German director Christian Petzold made his reputation by finding inventive ways of revisiting his country’s difficult, thorny past. Nina Hoss, who won the Golden Space Needle Award at this year’s SIFF, has followed suit by taking on a series of challenging, Petzold-penned roles (six altogether).
In Phoenix, his Hitchcockian adaptation of Hubert Monteilhet’s 1961 novel, Hoss plays Nelly, a Holocaust survivor who emerges a new woman as the result of plastic surgery to reconstruct her injured face. Though her family is gone, she wants everything else to be as it was. Her primary obstacle: her gentile husband, Johnny (Ronald Zehrfeld from Petzold’s excellent Barbara).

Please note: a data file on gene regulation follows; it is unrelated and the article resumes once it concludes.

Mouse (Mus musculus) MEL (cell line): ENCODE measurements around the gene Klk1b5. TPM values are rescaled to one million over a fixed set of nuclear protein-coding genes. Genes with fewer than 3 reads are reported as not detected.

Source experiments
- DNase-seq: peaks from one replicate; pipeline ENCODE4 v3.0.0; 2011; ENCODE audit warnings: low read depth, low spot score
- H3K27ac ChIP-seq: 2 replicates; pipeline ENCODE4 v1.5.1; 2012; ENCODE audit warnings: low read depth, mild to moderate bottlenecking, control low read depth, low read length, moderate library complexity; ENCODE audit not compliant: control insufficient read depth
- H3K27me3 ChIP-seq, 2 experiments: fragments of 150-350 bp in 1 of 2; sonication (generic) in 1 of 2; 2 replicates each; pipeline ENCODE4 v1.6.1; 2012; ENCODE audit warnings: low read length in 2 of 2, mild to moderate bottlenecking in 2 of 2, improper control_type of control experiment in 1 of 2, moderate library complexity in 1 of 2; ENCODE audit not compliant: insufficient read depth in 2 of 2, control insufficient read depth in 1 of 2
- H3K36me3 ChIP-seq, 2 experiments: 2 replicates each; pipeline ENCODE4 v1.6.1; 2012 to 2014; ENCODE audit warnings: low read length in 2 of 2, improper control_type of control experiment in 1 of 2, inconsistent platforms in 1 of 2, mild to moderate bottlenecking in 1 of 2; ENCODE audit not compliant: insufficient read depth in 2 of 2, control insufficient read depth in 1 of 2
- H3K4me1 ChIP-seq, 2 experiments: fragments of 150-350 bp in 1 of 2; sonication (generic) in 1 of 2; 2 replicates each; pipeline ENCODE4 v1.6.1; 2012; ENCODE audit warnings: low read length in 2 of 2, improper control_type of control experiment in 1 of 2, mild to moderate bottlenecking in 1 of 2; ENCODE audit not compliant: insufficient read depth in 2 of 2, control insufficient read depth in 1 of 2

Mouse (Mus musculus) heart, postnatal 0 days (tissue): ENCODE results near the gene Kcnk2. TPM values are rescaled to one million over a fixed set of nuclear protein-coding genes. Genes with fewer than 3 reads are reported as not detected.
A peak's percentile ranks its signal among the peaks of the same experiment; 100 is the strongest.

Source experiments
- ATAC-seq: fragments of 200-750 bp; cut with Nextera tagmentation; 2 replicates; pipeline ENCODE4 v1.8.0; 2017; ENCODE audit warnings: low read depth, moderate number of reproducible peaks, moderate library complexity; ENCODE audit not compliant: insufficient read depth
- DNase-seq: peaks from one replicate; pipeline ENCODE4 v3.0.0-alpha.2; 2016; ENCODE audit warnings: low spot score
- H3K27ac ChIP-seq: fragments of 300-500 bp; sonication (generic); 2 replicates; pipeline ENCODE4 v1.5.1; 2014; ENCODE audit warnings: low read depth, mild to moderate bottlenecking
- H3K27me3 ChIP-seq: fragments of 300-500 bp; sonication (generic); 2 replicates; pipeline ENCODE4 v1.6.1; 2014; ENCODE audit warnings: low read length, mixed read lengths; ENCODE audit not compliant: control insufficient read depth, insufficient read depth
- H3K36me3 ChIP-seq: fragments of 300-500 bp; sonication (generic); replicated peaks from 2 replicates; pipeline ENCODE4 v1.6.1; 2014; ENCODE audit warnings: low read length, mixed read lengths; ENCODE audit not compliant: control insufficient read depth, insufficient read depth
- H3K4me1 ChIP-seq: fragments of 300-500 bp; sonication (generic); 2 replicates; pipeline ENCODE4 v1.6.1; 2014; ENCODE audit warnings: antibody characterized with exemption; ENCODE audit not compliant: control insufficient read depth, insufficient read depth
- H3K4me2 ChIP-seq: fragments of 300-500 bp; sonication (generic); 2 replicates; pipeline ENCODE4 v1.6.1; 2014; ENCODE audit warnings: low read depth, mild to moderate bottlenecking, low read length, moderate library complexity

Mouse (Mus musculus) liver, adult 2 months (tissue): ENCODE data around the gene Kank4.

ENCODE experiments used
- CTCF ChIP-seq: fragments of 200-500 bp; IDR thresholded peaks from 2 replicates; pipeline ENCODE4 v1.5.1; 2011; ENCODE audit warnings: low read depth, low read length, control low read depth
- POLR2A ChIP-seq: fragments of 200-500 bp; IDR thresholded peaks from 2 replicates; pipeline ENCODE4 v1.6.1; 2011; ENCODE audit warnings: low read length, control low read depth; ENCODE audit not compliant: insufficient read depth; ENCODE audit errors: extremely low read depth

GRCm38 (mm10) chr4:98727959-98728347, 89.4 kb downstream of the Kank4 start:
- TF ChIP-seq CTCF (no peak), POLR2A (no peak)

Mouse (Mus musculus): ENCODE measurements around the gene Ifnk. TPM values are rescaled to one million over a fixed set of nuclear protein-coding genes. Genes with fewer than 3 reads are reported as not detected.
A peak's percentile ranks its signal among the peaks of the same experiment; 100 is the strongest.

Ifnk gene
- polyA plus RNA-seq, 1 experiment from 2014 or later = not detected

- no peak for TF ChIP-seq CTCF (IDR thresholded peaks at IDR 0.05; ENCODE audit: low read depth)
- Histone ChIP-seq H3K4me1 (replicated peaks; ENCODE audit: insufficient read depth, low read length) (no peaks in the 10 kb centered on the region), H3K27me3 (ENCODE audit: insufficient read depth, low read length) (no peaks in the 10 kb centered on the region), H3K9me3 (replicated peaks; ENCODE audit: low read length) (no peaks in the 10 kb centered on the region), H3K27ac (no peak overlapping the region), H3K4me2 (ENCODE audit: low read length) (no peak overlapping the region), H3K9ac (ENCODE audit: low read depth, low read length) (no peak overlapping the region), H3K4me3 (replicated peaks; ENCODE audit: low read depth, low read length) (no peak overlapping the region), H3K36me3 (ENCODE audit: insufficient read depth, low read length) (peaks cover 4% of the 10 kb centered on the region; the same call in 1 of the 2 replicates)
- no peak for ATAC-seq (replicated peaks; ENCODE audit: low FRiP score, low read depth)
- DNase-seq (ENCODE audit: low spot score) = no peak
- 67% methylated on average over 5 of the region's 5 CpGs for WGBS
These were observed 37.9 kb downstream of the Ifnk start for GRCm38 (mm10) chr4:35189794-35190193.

Believing her dead, he hopes to claim her inheritance. Fellow survivor Lene (Nina Kunzendorf) recommends a move to Palestine, but Nelly would rather live in the past, so she tracks Johnny down to Berlin nightclub the Phoenix, where he fails to recognize her.
Things get particularly twisted when he recruits her to pose as his dead wife, so that they can split the proceeds. Filled with inky blues and blacks, the look of the film recalls Jean-Pierre Melville’s masterful Army of Shadows, except this is a more intimate effort about two war-traumatized individuals who will believe anything that makes them feel better—no matter how improbable.